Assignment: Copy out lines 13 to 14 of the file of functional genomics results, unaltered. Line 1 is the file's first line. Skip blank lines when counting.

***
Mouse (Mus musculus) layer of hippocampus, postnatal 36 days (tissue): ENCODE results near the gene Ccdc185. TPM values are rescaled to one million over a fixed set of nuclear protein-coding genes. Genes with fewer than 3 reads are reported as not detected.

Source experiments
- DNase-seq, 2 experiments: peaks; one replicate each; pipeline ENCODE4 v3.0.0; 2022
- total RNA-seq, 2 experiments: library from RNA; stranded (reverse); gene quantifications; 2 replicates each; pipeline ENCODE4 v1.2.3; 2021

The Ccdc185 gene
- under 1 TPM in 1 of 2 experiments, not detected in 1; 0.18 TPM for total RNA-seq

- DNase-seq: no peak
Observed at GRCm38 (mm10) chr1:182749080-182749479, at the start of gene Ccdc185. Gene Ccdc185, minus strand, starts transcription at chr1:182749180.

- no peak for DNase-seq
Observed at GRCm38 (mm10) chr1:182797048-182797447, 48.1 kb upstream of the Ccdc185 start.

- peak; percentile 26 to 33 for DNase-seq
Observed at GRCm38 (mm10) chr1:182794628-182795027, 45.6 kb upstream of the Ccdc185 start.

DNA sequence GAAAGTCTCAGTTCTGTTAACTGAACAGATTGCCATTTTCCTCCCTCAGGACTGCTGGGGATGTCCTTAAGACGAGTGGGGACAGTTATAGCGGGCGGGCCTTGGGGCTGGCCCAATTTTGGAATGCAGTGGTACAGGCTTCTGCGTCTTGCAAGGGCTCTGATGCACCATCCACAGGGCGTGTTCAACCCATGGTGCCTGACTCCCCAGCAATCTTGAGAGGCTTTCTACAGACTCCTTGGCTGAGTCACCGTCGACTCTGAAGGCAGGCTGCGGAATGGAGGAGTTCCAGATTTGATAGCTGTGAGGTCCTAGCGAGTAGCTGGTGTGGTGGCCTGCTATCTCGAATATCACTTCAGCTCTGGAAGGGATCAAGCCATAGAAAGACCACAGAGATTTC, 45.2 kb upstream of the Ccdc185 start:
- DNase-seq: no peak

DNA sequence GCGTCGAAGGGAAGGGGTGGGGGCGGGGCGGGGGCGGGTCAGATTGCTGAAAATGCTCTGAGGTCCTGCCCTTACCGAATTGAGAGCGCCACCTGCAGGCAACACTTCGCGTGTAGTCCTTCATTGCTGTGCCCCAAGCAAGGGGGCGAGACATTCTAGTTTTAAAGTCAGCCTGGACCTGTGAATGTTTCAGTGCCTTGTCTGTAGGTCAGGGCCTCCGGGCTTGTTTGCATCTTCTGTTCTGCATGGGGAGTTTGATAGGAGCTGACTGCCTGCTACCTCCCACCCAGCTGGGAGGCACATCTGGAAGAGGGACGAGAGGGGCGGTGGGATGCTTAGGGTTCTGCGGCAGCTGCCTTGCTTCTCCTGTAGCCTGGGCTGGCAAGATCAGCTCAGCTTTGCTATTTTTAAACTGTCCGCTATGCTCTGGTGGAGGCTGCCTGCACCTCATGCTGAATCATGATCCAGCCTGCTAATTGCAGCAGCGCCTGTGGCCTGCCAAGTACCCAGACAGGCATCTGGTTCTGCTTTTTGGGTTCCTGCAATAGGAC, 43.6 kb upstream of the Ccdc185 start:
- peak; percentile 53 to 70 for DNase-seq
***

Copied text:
DNA sequence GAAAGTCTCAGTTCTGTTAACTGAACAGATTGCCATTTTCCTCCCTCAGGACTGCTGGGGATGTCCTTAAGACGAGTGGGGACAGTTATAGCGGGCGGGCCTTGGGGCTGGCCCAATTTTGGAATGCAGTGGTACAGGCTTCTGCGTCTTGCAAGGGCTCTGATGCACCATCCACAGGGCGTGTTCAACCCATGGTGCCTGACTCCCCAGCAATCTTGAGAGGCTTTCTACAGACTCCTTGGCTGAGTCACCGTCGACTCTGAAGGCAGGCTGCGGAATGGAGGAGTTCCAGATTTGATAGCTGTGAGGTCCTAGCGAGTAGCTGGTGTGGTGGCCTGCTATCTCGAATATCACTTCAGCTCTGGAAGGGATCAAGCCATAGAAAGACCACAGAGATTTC, 45.2 kb upstream of the Ccdc185 start:
- DNase-seq: no peak